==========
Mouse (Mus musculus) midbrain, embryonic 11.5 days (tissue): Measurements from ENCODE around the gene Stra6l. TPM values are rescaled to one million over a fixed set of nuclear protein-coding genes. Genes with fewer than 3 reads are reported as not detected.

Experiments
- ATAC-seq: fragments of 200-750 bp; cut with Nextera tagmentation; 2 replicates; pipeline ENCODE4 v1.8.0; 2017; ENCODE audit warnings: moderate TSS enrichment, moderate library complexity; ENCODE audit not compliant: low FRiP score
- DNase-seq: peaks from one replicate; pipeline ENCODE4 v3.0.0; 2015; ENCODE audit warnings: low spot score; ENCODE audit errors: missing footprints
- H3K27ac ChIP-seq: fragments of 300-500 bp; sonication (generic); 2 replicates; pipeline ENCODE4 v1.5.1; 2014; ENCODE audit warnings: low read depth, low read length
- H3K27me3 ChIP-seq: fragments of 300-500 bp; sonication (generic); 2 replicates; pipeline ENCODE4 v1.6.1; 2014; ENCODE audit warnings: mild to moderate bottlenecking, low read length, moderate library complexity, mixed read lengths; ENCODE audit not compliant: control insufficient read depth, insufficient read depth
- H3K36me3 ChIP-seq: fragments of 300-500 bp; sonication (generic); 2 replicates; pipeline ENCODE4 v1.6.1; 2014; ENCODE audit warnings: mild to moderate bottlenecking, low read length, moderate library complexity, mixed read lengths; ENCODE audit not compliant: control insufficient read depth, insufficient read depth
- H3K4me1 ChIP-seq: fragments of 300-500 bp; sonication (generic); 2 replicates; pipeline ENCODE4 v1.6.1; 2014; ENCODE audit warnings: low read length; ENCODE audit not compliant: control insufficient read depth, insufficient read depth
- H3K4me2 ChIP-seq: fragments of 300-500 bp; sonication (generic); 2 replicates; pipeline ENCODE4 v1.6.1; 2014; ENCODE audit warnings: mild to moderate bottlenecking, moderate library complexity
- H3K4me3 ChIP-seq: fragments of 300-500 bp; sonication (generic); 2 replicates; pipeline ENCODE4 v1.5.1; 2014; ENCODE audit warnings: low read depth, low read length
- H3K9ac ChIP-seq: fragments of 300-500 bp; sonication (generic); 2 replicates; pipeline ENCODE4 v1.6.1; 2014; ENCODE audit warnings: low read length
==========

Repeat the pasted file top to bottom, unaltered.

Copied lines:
Mouse (Mus musculus) midbrain, embryonic 11.5 days (tissue): Measurements from ENCODE around the gene Stra6l. TPM values are rescaled to one million over a fixed set of nuclear protein-coding genes. Genes with fewer than 3 reads are reported as not detected.

Experiments
- ATAC-seq: fragments of 200-750 bp; cut with Nextera tagmentation; 2 replicates; pipeline ENCODE4 v1.8.0; 2017; ENCODE audit warnings: moderate TSS enrichment, moderate library complexity; ENCODE audit not compliant: low FRiP score
- DNase-seq: peaks from one replicate; pipeline ENCODE4 v3.0.0; 2015; ENCODE audit warnings: low spot score; ENCODE audit errors: missing footprints
- H3K27ac ChIP-seq: fragments of 300-500 bp; sonication (generic); 2 replicates; pipeline ENCODE4 v1.5.1; 2014; ENCODE audit warnings: low read depth, low read length
- H3K27me3 ChIP-seq: fragments of 300-500 bp; sonication (generic); 2 replicates; pipeline ENCODE4 v1.6.1; 2014; ENCODE audit warnings: mild to moderate bottlenecking, low read length, moderate library complexity, mixed read lengths; ENCODE audit not compliant: control insufficient read depth, insufficient read depth
- H3K36me3 ChIP-seq: fragments of 300-500 bp; sonication (generic); 2 replicates; pipeline ENCODE4 v1.6.1; 2014; ENCODE audit warnings: mild to moderate bottlenecking, low read length, moderate library complexity, mixed read lengths; ENCODE audit not compliant: control insufficient read depth, insufficient read depth
- H3K4me1 ChIP-seq: fragments of 300-500 bp; sonication (generic); 2 replicates; pipeline ENCODE4 v1.6.1; 2014; ENCODE audit warnings: low read length; ENCODE audit not compliant: control insufficient read depth, insufficient read depth
- H3K4me2 ChIP-seq: fragments of 300-500 bp; sonication (generic); 2 replicates; pipeline ENCODE4 v1.6.1; 2014; ENCODE audit warnings: mild to moderate bottlenecking, moderate library complexity
- H3K4me3 ChIP-seq: fragments of 300-500 bp; sonication (generic); 2 replicates; pipeline ENCODE4 v1.5.1; 2014; ENCODE audit warnings: low read depth, low read length
- H3K9ac ChIP-seq: fragments of 300-500 bp; sonication (generic); 2 replicates; pipeline ENCODE4 v1.6.1; 2014; ENCODE audit warnings: low read length